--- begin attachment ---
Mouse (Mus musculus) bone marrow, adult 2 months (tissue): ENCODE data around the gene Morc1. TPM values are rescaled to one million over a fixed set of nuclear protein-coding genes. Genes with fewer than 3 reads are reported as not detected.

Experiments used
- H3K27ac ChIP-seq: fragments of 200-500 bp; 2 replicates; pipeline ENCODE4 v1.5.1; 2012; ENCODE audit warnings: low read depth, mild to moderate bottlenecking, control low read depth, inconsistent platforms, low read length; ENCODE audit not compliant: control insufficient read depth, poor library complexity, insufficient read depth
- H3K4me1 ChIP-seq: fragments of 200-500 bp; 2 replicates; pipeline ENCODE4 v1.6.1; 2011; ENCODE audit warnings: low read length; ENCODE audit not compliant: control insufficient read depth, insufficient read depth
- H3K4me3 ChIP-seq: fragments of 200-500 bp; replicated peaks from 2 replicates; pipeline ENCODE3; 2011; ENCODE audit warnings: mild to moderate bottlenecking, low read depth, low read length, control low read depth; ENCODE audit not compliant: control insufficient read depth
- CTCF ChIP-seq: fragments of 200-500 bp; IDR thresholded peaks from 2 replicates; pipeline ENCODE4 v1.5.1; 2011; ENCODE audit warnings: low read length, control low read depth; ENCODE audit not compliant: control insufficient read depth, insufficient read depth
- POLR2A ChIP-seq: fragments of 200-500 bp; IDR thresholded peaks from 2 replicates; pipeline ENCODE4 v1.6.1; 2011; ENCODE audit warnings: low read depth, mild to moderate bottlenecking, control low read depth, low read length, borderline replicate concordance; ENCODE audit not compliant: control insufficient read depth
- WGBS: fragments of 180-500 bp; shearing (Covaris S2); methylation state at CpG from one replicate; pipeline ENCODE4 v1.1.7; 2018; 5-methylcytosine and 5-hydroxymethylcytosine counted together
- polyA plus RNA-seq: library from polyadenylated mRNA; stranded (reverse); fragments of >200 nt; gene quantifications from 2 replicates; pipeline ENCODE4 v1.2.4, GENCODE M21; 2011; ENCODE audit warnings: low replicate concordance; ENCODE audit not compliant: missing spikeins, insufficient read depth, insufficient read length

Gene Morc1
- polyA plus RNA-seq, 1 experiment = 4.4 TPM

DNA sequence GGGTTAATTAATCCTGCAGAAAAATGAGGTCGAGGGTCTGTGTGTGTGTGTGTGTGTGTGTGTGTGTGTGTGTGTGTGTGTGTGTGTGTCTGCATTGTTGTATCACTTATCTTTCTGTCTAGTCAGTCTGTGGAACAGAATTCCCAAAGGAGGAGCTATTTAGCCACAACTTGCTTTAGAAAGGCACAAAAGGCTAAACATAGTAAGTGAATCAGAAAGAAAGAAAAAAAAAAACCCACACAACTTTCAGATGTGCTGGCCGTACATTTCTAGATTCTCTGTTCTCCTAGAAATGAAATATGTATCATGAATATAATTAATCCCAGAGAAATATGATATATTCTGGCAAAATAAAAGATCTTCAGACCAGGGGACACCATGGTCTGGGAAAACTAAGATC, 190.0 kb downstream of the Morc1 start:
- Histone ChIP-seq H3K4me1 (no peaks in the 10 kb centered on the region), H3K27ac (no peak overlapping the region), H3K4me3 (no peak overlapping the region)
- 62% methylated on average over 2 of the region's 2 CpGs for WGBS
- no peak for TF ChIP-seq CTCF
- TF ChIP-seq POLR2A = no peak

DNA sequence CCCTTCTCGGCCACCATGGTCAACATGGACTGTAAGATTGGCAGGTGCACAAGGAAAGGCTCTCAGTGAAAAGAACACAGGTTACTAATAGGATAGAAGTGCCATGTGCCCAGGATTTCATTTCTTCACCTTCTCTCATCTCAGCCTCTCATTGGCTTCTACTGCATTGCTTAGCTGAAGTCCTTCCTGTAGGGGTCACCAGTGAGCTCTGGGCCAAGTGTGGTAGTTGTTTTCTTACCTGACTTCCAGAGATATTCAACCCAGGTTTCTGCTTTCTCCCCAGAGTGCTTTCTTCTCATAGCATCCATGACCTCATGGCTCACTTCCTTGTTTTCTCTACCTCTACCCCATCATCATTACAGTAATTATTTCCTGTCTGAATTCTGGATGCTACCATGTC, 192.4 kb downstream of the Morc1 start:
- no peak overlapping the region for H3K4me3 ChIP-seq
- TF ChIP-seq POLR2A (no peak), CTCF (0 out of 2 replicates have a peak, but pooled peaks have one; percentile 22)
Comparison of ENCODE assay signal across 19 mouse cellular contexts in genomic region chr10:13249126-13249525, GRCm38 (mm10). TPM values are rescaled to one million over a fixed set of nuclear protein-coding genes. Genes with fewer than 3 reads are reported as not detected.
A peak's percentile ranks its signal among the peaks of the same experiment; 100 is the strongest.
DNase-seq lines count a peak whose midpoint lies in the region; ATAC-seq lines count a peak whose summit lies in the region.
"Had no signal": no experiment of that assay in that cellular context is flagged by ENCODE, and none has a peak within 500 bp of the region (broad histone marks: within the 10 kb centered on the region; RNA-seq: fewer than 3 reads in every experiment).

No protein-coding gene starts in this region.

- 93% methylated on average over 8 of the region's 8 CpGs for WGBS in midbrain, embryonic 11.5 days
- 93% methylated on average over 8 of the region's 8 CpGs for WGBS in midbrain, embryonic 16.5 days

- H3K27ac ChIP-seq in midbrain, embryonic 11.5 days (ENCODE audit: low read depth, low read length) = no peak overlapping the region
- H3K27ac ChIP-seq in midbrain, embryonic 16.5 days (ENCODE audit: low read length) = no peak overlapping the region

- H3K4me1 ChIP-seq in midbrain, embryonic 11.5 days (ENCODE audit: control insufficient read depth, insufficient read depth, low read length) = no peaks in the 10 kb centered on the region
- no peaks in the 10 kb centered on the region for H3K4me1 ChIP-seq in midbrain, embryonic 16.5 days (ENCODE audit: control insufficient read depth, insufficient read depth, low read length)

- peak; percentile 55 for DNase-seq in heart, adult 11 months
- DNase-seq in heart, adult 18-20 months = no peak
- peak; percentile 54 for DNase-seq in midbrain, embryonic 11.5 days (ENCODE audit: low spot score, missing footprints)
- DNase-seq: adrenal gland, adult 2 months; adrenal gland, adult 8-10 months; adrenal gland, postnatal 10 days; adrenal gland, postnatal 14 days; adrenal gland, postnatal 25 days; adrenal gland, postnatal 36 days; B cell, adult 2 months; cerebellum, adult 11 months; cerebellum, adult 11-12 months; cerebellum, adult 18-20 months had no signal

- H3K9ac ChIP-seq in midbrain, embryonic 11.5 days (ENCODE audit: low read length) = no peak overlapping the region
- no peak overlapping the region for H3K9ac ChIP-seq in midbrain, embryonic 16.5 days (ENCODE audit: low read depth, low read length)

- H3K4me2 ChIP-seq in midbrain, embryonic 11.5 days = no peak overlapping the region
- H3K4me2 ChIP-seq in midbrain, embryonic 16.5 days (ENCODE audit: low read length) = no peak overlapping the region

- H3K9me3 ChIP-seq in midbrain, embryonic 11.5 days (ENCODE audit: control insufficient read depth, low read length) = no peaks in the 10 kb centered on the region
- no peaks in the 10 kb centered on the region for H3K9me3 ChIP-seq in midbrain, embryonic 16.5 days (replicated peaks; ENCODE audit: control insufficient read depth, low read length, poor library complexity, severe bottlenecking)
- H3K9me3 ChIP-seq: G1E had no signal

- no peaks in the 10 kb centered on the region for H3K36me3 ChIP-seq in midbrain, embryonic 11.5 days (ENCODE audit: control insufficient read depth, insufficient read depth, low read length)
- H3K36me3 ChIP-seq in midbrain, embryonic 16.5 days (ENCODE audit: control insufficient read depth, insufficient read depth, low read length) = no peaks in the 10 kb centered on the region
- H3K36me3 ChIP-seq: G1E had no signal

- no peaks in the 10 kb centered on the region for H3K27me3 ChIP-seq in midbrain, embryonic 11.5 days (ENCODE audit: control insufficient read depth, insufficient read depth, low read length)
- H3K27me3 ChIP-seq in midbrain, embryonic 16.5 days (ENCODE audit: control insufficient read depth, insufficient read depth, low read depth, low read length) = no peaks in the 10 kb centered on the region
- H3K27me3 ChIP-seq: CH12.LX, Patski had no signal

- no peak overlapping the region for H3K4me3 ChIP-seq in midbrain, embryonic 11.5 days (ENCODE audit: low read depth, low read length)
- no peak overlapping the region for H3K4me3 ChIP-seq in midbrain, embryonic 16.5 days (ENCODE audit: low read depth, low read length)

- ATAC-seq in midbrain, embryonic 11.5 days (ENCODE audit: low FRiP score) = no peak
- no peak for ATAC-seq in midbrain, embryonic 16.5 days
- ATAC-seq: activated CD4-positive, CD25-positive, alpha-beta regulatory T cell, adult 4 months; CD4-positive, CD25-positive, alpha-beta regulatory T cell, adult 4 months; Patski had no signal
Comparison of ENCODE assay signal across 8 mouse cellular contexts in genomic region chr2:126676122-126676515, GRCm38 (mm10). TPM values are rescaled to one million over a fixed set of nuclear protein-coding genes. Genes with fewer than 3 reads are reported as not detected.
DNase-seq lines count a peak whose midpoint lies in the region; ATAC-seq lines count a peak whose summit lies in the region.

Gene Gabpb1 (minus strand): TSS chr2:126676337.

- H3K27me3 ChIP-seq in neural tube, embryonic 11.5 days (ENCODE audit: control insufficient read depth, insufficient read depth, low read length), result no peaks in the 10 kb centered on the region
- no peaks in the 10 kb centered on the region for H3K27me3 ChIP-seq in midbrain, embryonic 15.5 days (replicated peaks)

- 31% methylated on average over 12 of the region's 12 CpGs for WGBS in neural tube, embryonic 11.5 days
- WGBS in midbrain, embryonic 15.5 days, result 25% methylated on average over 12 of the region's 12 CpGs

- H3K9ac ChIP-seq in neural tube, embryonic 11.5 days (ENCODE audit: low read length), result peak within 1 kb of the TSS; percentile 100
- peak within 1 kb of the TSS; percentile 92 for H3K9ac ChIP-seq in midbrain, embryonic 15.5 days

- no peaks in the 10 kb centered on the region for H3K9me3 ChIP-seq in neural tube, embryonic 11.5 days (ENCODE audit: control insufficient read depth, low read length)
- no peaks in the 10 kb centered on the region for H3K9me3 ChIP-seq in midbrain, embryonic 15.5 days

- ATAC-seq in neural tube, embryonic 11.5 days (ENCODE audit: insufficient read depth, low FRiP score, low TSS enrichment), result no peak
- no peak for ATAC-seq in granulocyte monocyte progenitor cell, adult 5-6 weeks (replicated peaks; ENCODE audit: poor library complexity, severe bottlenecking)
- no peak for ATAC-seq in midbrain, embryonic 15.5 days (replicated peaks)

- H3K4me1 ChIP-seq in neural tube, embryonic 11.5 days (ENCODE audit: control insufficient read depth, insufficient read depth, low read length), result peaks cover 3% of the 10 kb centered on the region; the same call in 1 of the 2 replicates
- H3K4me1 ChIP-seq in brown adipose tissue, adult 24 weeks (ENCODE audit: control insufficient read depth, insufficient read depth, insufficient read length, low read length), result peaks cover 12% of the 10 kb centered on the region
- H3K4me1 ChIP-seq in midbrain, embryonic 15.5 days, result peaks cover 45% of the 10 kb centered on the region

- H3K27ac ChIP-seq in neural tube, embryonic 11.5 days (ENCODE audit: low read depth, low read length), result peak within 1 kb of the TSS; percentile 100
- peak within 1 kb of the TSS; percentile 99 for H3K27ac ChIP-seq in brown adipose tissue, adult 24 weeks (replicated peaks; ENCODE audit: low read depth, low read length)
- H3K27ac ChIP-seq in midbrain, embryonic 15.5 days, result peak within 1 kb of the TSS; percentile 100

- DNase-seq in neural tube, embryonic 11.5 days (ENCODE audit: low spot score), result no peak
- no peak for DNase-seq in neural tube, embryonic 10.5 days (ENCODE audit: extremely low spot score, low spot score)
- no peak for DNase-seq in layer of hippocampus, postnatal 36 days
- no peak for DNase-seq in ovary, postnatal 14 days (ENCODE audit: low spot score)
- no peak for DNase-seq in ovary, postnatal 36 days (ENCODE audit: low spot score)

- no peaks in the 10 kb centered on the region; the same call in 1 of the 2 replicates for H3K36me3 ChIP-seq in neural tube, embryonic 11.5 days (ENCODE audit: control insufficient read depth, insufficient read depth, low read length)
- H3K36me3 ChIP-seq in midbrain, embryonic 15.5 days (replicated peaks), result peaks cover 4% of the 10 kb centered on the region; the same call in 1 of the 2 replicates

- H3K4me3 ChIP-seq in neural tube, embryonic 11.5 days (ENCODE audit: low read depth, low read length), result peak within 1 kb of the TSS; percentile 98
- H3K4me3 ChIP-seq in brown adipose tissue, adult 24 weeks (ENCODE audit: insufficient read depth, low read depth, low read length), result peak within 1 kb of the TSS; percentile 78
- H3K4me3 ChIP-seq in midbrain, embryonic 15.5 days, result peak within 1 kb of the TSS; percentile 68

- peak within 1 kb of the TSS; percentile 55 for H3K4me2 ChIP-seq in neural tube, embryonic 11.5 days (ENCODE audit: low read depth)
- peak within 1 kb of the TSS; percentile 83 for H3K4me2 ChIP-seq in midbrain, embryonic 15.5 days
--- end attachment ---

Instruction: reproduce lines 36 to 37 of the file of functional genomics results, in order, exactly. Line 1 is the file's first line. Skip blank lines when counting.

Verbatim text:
- no peak overlapping the region for H3K9ac ChIP-seq in midbrain, embryonic 16.5 days (ENCODE audit: low read depth, low read length)

- H3K4me2 ChIP-seq in midbrain, embryonic 11.5 days = no peak overlapping the region